Simple Mount Controls with Bernardo Faria
The mount. The concepts may come easy to some, but the mount has always been a dark spot in my game. It seems that for me, getting there isn’t an enormous problem, but maintenance and attacking is where I fall short. When we take the mount, there’s a very important list of things that need to happen, but first and foremost we need to actually be able to stay there.
Mount legends of the sport seem to acquire the position easily, and no matter what the bottom person does they are able to ride out the defensive efforts and ultimately create a scenario where a submission is possible. Obviously, there are a ton of hours and hard work driving this kind of skill level but there is also superior technique.
So, what are we missing? How can we make our stints in mount a little more fruitful? What are some things we should be focusing on when we first acquire the mount, to make it a position that serves us, rather than one that gives us fits?
Bernardo Faria has a devastating mount and with that comes the knowledge of knowing how to maintain it. In this video, he shares with us a few ideas on staying in the mount position. Have a look at this and see if you can pick up some new concepts or any critical details you’ve been missing!
Lucky for me, this particular video is going to cover mount maintenance. As Faria states, the great majority of the time, the bottom player is going to be using the bridge or the hip escape, or a combination of the two, to try and defend in the position. We are all familiar with these types of escapes, as we are well versed in them very early in our training. These will be the two biggest threats to keeping the mount and they must be managed!
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Faria keeps his attention focused on the hip escape in this particular segment of instruction. The goal here will be to keep his partner from getting to his side and preventing them from connecting the knee and elbow together to begin trying to escape.
We know that when we attempt to hip escape, we must get on to our side. Any successful hip escape seems to always begin with this detail. So, it would make sense that if we can keep our training partner flat, this will aid in dismantling the hip escape.
To do this, Faria’s partner will begin to turn to his side start hip escaping. Faria answers his partner by reaching under the head and inserts his thumb into the collar. He also places a bit more weight in to the opposite side that his partner is trying to hip escape. As he moves his knee back a bit to create some room, Faria extends his arm that’s controlling the collar, forcing his partner to look in the opposite direction of where he hopes to escape.
His partner’s next obvious course of action will most likely be to turn back in the other direction to see if he can make an exit on the other side. Here, Faria shows us how we can turn this simple concept into a drill to gain some muscle memory and help us work the controls on both sides.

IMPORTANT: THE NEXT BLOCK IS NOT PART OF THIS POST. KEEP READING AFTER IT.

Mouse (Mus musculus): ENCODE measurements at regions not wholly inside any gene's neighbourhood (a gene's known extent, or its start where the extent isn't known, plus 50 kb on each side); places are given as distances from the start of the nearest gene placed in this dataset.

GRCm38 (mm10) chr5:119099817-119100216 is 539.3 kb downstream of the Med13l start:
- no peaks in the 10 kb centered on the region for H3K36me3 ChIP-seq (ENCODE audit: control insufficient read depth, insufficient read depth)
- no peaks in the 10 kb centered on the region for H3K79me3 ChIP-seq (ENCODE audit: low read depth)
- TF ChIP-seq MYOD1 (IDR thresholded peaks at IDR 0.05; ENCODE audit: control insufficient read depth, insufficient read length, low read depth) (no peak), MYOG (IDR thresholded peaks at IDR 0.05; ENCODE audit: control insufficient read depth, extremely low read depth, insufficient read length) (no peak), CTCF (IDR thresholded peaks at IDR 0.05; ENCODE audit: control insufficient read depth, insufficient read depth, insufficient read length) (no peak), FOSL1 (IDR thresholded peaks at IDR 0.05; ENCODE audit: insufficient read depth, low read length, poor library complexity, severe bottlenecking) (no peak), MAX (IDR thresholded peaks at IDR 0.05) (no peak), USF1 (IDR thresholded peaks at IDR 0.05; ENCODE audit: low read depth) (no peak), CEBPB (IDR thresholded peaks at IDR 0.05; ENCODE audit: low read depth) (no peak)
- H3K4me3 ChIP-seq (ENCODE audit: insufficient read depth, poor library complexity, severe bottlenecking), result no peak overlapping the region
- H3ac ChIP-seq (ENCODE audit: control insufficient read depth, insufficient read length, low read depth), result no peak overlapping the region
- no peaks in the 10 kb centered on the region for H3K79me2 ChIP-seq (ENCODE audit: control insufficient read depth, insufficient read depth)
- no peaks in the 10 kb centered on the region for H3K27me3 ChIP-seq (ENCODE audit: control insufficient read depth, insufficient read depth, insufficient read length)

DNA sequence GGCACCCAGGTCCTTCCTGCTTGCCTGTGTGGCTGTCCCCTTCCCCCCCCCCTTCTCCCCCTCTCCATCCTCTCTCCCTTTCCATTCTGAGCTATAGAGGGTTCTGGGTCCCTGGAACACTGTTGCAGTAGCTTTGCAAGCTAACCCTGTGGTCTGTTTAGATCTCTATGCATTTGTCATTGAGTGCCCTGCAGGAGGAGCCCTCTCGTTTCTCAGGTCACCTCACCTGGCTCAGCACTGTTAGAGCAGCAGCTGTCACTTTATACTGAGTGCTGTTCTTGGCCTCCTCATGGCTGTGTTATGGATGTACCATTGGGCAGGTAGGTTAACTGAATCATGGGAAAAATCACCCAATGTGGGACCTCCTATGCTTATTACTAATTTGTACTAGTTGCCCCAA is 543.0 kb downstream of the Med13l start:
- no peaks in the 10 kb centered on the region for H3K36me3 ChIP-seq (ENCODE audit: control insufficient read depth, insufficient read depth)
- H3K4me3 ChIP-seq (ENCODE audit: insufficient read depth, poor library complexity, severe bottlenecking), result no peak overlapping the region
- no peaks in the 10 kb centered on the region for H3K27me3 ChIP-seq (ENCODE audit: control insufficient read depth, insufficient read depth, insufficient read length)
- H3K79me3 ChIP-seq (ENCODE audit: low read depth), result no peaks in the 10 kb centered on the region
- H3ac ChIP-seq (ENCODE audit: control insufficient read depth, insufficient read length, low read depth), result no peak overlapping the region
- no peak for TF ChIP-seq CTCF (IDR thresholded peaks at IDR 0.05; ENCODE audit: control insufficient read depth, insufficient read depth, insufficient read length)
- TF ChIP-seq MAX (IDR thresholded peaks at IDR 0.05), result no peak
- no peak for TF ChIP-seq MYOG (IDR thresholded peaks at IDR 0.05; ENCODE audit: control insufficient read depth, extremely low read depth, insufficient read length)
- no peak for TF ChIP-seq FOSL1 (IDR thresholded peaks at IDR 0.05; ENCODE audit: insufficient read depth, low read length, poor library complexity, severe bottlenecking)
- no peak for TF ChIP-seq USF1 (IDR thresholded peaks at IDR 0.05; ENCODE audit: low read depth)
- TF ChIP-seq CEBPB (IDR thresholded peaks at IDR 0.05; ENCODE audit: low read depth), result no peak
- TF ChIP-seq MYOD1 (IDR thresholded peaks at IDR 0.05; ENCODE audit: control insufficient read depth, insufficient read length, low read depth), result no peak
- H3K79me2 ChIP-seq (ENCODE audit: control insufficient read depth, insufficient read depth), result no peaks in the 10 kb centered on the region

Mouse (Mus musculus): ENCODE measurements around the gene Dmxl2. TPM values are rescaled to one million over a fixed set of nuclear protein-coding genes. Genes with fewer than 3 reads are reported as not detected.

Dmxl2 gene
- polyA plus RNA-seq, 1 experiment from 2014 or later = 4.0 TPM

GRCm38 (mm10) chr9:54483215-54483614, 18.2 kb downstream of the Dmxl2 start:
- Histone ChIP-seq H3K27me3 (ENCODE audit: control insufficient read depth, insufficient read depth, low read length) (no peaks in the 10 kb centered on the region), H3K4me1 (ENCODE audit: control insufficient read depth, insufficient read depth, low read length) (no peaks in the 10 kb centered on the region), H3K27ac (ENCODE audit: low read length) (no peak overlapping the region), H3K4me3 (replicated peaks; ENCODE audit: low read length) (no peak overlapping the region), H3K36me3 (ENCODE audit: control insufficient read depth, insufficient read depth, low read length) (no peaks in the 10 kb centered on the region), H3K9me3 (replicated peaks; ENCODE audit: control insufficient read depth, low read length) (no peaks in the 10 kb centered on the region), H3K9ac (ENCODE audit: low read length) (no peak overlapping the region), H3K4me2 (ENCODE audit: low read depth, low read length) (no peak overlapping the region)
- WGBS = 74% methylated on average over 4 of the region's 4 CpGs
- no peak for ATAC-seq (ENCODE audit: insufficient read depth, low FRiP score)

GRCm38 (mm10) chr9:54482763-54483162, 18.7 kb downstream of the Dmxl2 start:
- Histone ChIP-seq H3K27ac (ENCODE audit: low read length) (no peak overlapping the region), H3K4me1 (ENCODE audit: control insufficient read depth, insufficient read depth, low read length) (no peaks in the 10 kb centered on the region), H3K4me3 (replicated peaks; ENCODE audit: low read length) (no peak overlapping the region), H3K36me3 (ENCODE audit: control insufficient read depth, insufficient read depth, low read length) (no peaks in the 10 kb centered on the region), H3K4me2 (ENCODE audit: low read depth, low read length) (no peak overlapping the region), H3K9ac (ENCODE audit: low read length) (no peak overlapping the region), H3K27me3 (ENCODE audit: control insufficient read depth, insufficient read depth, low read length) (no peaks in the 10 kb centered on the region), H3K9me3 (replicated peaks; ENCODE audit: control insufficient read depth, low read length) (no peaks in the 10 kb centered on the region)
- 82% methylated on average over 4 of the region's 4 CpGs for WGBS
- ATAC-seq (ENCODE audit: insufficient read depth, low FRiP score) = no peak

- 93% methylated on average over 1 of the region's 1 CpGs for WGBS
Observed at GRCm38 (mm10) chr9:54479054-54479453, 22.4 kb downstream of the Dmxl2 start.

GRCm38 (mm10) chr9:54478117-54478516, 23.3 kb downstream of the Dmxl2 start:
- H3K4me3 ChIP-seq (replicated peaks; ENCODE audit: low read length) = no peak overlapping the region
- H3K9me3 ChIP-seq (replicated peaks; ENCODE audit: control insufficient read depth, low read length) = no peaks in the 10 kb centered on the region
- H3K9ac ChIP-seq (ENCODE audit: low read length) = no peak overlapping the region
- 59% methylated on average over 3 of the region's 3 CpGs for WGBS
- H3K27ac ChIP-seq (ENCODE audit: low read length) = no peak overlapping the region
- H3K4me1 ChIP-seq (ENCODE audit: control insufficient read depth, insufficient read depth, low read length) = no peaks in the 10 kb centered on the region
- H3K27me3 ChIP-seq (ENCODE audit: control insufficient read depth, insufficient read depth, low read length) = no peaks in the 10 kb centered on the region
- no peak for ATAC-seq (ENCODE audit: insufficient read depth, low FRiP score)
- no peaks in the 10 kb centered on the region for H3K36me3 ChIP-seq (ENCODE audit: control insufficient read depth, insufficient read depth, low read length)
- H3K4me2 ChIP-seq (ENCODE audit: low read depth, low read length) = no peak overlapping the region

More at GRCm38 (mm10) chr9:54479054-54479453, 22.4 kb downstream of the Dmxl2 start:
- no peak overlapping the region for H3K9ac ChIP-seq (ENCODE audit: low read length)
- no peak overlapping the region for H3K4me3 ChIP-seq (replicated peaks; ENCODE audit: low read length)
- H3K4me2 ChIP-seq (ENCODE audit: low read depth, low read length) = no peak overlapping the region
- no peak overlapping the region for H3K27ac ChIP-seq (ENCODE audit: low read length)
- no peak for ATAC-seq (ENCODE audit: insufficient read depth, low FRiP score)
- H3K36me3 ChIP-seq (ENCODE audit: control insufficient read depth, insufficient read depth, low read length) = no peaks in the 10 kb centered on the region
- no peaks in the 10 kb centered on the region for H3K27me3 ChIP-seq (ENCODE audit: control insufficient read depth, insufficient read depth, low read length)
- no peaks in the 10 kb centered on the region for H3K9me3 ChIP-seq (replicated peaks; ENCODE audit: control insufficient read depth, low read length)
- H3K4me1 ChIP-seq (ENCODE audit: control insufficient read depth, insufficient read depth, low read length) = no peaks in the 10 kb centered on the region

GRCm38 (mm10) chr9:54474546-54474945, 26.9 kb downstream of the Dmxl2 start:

This is incredibly simple and user friendly, which is very true to Faria’s style. And it makes sense, right? Keep your opponent flat and limit their ability to look in the direction hey wish to go. This is a great approach to stopping the hip escape!
In a second variation, Faria forgoes control of the lapel in favor of a cupping action with his hand, coupled with the use of his bicep. He throws what can be referenced as a tiny punch under his partner’s head, digging to the far side for the armpit and applying some heavy shoulder pressure. He also drops his hips down a bit lower on his partners body and spreads himself out. Don’t forget that as you begin to work this variation the goal is to get our partner flat, and you’ll need to remove your knee from under the back as you begin to flatten them back down to the mat. This technique looks a lot like the other one, but as you can see here, Faria is sucking up all of the space between him and his partner and really doling out the pressure.
This method could also be turned in to a drill, similar to the previous technique and repeated for multiple repetitions to create some muscle memory.
These are two great concepts for dealing with the hip escape. As Faria stated earlier, 90% of the time you’re going to be dealing with this style of escape or a bridging style of escape. Id venture to way that the hip escape is probably the biggest problem we will face when mounting, and a strong one can really throw a wrench into your plans. Keep it simple! Bernardo Faria is one of the most successful BJJ players on the planet and his methods are also some of the simplest in the game. This is solid mount control at its finest. Just add hard work and some refinement! Good luck!
Bernardo Faria is widely regarded as one of the best competitors of ALL-TIME. What's even crazier is that he is an EVEN BETTER TEACHER! Escapes From Anywhere By Bernardo Faria has all of the essential tools to get out of Jiu-Jitsu's most DOMINATING positions! Don't get stuck ANYMORE!
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